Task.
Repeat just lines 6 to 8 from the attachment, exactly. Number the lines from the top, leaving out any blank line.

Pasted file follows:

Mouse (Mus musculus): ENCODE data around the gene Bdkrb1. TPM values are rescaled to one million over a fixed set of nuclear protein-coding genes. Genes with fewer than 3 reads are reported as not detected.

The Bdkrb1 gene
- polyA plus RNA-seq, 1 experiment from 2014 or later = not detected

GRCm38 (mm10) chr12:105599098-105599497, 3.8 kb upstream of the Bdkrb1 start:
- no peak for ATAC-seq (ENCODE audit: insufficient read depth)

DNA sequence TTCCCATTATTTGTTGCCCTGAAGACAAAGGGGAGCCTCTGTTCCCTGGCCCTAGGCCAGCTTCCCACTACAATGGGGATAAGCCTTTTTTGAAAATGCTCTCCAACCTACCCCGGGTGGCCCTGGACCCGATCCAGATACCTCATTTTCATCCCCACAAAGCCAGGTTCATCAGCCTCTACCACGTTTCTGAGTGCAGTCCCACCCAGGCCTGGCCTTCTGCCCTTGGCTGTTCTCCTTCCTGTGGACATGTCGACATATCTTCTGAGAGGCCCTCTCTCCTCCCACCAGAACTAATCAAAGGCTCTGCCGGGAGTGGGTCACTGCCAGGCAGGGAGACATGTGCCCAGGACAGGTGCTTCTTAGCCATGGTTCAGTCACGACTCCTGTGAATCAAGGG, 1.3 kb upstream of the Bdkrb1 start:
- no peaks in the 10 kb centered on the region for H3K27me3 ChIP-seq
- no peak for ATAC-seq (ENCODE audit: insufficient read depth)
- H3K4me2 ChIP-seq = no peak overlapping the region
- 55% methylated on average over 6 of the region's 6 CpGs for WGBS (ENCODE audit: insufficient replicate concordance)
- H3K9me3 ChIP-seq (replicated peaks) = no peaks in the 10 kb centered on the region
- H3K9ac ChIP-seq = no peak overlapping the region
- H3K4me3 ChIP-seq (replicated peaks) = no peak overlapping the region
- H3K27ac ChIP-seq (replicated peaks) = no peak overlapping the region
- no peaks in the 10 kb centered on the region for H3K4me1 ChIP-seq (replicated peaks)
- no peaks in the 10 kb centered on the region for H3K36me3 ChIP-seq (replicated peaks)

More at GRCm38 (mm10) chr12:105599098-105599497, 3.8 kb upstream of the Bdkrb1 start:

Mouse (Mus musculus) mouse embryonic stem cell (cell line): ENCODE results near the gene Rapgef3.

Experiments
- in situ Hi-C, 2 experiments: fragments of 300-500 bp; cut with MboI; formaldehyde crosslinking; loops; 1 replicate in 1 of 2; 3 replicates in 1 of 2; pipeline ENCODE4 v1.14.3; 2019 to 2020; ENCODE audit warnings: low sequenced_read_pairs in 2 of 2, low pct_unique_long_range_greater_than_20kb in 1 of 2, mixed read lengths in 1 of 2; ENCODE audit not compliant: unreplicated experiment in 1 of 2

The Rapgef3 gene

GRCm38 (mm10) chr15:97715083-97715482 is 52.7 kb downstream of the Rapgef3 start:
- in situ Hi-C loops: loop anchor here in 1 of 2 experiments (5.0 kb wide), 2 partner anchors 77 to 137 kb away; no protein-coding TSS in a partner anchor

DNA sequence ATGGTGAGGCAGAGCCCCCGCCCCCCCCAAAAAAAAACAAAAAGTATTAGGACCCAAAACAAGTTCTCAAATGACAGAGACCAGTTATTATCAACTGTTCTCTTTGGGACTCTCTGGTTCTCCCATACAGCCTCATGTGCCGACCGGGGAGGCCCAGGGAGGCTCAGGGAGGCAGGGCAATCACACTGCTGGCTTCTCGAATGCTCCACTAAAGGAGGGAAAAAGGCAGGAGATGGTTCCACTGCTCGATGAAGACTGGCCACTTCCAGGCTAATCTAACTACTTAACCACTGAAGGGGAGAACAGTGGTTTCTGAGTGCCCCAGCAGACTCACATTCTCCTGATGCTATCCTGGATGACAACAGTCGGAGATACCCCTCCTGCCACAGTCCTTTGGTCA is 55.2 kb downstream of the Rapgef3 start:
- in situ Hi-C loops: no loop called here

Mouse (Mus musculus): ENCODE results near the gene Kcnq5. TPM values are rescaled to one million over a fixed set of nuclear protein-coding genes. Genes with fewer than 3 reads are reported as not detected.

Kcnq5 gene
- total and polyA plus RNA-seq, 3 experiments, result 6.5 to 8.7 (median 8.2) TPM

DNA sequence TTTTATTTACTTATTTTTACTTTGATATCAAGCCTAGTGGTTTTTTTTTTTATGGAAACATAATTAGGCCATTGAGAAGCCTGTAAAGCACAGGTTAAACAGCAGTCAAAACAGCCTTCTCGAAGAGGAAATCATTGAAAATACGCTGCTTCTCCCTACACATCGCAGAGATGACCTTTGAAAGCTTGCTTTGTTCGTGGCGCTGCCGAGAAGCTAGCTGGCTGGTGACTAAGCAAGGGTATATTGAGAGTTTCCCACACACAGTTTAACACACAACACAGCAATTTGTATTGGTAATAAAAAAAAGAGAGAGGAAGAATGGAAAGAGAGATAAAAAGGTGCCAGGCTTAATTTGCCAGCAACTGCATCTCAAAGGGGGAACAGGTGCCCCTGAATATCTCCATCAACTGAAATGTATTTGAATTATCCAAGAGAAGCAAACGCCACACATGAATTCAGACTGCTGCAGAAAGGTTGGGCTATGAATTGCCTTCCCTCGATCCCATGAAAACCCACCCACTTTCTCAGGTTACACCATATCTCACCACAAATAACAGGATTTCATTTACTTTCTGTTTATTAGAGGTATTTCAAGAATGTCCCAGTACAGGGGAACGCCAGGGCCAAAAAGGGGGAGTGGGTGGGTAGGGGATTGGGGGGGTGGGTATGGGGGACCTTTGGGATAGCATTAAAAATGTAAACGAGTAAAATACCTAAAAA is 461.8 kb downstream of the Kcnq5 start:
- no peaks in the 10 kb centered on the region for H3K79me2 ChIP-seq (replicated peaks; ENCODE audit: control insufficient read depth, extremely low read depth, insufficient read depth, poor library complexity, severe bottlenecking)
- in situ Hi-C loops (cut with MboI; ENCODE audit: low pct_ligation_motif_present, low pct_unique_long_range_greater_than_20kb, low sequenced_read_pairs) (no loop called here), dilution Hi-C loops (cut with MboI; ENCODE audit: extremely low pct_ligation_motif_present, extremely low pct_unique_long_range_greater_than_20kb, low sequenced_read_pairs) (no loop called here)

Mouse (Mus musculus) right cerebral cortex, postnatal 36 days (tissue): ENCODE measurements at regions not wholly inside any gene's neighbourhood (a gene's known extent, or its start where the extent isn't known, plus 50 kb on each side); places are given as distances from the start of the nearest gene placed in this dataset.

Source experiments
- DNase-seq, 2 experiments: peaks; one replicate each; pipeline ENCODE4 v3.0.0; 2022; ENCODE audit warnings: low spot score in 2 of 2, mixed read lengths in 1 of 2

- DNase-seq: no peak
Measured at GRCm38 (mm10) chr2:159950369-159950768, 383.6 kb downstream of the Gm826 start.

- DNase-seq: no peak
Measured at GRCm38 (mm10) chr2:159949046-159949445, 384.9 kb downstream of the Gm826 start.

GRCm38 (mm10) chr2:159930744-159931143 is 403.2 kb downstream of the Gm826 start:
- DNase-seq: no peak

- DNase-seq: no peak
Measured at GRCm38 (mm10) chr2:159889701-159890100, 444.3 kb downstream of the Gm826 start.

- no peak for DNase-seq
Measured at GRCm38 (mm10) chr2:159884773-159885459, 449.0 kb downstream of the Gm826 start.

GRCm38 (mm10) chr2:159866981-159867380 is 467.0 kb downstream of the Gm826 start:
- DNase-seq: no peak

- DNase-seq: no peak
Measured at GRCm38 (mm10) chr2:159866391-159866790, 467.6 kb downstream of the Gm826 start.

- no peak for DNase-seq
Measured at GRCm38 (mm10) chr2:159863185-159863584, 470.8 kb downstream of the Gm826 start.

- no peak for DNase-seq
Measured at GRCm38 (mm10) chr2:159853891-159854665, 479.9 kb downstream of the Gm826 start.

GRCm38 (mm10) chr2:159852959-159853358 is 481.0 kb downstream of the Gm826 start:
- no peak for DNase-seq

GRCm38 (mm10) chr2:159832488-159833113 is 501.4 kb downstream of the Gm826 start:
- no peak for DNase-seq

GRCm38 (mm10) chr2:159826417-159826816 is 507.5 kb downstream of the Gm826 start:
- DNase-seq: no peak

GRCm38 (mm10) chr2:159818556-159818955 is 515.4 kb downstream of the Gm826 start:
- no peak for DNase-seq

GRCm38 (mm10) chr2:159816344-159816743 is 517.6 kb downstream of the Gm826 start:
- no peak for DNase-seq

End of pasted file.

DNA sequence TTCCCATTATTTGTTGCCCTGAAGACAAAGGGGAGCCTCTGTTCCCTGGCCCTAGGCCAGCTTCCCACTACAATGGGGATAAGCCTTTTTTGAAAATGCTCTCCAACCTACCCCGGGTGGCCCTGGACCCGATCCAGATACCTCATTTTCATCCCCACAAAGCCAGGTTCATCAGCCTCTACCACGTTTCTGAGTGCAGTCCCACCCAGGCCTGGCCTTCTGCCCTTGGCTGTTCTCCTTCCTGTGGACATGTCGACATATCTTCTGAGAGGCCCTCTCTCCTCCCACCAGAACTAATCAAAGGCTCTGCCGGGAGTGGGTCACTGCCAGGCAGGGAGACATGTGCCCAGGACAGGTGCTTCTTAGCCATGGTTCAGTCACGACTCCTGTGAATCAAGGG, 1.3 kb upstream of the Bdkrb1 start:
- no peaks in the 10 kb centered on the region for H3K27me3 ChIP-seq
- no peak for ATAC-seq (ENCODE audit: insufficient read depth)